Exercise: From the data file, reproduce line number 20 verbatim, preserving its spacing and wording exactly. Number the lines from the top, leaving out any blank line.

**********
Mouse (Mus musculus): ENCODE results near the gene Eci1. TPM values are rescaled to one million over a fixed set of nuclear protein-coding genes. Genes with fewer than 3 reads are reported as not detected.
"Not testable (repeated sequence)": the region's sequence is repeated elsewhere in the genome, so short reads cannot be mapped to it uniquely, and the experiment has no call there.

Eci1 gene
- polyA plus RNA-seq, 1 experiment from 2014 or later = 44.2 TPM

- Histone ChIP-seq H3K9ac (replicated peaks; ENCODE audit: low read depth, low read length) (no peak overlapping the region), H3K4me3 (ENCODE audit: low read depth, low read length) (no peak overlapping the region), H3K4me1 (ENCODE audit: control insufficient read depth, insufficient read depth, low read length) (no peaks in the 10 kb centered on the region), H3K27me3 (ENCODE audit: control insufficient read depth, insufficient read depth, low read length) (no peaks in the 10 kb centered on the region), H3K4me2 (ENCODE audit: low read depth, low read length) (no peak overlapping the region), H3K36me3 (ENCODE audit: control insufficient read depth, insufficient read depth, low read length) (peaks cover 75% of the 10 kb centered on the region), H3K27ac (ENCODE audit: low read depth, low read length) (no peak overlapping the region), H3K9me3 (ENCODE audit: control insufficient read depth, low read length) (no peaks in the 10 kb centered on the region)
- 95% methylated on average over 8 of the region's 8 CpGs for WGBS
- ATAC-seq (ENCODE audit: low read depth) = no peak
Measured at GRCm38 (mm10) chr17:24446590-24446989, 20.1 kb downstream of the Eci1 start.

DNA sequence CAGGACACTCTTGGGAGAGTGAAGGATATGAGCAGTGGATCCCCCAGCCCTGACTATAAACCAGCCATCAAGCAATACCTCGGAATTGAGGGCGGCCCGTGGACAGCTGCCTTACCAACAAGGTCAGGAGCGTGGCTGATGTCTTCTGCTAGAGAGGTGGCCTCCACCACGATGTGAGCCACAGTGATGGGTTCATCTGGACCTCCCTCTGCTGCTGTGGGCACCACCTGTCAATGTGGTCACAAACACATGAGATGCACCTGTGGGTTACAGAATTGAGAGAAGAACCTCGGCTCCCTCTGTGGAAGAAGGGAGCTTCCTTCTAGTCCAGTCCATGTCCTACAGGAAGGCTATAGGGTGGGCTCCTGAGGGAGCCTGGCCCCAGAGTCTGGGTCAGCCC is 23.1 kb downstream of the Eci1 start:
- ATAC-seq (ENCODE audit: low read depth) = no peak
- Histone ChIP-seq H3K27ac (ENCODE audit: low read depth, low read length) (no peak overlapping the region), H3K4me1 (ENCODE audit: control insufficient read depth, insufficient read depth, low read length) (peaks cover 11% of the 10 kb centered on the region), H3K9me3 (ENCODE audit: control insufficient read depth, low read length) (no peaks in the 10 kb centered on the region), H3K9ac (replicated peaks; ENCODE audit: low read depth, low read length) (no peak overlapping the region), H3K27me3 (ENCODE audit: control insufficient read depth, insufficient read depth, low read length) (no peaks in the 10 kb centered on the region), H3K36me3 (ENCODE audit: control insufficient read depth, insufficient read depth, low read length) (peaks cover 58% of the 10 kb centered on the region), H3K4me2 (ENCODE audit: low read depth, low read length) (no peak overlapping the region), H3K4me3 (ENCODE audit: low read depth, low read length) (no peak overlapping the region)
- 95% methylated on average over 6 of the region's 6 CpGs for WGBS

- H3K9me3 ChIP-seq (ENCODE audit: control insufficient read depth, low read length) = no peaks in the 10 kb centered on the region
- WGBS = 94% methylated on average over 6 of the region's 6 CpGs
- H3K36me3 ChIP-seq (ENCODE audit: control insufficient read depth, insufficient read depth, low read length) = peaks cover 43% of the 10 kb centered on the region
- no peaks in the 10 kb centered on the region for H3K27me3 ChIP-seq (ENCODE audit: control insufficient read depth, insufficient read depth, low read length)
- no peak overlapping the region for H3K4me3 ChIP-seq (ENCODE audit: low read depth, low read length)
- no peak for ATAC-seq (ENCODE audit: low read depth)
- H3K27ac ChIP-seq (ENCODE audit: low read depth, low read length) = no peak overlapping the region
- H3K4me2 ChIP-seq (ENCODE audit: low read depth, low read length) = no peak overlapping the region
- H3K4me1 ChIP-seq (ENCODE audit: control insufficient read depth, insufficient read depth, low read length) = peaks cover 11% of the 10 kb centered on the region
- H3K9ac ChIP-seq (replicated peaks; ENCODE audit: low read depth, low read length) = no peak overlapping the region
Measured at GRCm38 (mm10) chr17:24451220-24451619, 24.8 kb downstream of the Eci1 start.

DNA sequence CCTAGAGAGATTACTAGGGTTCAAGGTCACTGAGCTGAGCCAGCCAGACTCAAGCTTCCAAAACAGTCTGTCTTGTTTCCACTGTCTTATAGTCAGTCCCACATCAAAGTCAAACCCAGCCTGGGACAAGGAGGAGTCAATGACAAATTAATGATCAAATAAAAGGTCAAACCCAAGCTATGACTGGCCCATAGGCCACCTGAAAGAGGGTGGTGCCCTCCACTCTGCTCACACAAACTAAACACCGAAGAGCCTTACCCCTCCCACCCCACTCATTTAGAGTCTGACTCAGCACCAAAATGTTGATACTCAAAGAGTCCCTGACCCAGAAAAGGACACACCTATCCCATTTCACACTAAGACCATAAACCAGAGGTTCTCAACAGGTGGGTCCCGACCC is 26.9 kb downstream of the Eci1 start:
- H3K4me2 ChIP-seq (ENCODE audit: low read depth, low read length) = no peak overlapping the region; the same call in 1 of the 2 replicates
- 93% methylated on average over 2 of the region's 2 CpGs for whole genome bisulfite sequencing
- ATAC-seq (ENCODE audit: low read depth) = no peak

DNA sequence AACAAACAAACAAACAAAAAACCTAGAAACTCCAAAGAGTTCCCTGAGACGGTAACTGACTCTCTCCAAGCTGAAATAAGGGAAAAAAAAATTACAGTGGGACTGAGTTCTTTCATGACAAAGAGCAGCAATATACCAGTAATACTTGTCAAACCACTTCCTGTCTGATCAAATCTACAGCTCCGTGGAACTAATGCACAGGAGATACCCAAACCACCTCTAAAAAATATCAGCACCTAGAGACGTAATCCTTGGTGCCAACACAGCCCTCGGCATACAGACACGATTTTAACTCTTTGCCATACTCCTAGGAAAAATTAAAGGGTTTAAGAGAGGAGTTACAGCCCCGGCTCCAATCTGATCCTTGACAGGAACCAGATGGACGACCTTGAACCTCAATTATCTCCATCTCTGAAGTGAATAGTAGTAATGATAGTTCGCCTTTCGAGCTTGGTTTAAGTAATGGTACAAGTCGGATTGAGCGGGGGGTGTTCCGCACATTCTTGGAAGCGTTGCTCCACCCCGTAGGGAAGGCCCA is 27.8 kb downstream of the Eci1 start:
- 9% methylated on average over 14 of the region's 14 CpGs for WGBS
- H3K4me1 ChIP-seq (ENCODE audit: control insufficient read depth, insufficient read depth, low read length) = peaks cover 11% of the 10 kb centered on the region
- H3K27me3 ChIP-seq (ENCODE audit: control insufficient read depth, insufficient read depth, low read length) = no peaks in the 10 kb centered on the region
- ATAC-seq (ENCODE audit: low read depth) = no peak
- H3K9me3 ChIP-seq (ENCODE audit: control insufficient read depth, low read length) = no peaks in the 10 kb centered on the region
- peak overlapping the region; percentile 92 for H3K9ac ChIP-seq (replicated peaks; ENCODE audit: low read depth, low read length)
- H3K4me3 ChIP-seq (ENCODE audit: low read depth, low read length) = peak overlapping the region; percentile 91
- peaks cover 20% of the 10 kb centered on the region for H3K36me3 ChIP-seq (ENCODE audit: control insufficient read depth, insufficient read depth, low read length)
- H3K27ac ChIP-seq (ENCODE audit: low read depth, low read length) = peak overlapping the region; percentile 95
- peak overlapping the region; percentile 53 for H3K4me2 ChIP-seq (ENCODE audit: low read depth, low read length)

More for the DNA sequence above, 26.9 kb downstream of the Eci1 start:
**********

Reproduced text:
- H3K4me2 ChIP-seq (ENCODE audit: low read depth, low read length) = no peak overlapping the region